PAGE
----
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A New Guessing Game: Students And Faculty Participate In Spring Runoff Contest

A rising river with sandbagged house
Cottonwood Heights


April showers bring May flowers… and rising water levels! And we all know what that means.


“This is the season of office pools," said Jack Schmidt, Utah State University professor in the Watershed Sciences department. "There are basketball pools associated with March Madness that go on everywhere in the country. Years ago I said ‘We ought to have a different kind of a pool.' We ought to have a pool and guess when is the peak of runoff from the Bear River Range down the Logan River.”


To put that in simpler terms, he wanted to have a pool to guess how much water is flowing in a certain amount of time, measured by cubic feet per second.


And so he started the annual Spring Runoff Contest, asking students and teachers in the Watershed Sciences to determine when the Logan River will peak, and the magnitude of instantaneous discharge on that day.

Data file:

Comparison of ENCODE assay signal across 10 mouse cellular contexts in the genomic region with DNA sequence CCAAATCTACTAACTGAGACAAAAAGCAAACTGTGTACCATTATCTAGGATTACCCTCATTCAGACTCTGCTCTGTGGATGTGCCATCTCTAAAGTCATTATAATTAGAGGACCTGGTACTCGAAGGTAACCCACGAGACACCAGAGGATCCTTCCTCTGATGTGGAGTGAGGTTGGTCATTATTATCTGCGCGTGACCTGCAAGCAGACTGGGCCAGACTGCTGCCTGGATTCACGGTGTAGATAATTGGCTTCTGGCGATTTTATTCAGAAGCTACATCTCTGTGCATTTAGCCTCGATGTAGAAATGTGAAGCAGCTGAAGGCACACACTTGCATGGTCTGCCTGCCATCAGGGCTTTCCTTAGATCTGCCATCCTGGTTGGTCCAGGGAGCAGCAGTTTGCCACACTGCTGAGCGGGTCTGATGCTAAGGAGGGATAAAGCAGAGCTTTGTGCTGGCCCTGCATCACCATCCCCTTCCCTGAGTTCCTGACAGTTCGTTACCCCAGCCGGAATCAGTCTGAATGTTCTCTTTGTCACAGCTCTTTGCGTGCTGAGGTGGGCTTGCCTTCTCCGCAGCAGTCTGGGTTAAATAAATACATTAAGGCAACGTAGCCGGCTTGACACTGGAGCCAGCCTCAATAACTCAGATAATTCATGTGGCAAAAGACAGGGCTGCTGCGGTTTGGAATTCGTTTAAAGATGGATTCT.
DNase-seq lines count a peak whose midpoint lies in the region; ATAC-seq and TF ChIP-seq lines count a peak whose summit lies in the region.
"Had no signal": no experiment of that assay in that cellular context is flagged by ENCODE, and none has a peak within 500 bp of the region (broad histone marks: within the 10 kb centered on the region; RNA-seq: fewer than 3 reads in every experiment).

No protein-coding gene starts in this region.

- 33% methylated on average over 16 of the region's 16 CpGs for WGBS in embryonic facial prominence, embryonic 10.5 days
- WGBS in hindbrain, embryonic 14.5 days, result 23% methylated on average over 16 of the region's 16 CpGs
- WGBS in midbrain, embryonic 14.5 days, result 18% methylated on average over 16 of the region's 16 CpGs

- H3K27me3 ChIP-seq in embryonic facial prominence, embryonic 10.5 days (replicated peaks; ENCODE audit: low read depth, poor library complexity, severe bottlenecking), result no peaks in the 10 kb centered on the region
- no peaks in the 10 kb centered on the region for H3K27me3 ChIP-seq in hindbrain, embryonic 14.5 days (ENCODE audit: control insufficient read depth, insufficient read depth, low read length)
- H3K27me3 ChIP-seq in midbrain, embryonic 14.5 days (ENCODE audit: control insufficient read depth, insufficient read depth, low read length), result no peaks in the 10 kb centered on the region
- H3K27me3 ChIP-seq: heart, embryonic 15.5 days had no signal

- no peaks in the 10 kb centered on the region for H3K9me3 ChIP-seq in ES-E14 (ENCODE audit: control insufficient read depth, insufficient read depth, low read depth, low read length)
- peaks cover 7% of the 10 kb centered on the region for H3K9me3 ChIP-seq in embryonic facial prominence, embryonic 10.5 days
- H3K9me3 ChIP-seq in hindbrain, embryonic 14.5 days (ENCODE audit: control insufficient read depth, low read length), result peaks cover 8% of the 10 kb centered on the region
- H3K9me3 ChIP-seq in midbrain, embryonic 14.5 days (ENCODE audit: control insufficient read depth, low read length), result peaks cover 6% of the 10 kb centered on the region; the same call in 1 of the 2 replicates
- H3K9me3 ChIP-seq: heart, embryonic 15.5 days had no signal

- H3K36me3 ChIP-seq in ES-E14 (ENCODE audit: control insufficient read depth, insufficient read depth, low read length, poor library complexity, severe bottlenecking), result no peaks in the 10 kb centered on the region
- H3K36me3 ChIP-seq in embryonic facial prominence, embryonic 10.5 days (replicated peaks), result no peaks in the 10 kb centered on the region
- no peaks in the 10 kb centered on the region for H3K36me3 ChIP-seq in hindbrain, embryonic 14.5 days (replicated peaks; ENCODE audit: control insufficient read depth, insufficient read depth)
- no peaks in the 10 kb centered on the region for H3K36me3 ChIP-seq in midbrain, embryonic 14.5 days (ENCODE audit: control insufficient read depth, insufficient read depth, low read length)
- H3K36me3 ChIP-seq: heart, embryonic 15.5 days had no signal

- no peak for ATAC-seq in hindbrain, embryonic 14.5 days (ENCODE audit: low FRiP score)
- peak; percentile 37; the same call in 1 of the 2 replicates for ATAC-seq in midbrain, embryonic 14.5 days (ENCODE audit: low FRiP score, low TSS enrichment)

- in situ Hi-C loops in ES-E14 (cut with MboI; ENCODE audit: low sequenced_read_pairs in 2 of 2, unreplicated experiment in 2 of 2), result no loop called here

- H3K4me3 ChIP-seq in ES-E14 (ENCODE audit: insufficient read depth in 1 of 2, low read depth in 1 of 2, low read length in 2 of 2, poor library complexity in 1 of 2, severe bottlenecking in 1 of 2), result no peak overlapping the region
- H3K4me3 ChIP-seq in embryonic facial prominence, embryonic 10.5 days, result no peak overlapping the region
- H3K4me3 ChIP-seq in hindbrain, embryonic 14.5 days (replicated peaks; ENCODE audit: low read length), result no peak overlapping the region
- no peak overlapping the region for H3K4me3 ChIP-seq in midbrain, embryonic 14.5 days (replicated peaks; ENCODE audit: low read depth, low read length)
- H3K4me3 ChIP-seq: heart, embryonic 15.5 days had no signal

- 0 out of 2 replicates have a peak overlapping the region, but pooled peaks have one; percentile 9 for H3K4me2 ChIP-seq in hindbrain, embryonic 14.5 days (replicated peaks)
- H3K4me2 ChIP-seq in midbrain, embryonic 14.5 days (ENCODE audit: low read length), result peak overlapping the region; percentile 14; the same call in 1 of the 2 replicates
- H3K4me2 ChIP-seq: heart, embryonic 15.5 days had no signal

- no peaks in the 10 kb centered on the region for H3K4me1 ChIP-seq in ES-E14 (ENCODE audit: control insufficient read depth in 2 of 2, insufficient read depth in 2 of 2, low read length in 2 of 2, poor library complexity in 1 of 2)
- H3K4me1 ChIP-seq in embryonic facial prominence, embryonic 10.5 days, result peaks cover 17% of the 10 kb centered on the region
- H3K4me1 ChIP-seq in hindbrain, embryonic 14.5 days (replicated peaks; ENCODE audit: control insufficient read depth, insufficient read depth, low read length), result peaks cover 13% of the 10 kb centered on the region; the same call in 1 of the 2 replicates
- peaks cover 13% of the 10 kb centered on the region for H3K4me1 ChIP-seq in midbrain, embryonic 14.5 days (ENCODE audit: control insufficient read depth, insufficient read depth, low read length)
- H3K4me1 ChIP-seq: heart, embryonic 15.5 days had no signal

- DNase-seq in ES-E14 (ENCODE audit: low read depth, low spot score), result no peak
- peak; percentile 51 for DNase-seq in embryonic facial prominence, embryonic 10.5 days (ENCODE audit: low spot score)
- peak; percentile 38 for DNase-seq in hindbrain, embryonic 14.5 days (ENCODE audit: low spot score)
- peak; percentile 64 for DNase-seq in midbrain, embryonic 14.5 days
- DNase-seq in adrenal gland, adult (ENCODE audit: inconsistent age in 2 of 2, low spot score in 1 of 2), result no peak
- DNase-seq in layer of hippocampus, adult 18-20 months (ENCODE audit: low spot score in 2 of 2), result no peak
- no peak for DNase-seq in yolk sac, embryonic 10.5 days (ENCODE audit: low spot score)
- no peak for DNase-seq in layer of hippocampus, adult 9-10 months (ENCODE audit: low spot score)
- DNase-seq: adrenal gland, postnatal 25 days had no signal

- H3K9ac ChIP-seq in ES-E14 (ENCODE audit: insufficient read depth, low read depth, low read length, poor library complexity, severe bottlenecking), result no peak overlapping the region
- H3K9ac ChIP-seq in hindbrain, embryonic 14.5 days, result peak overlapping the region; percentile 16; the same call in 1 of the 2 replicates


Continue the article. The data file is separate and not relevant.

It’s not quite your typical spring betting pool, but the students and faculty enjoy it.


“It’s fun to see whether or not graduate students, or students of any kind, or faculty, are better estimators," Schmidt said. "Usually it turns out to be students. Graduate students like to make a better estimate than their graduate advisors. Students overall like to demonstrate that they can do a better job of estimating things than their faculty colleagues.”


They’ve been doing this for the past six years, and it has been becoming more and more popular among the college of natural resources. In 2017 approximately 40 people submitted their guesses, and they expect more each year.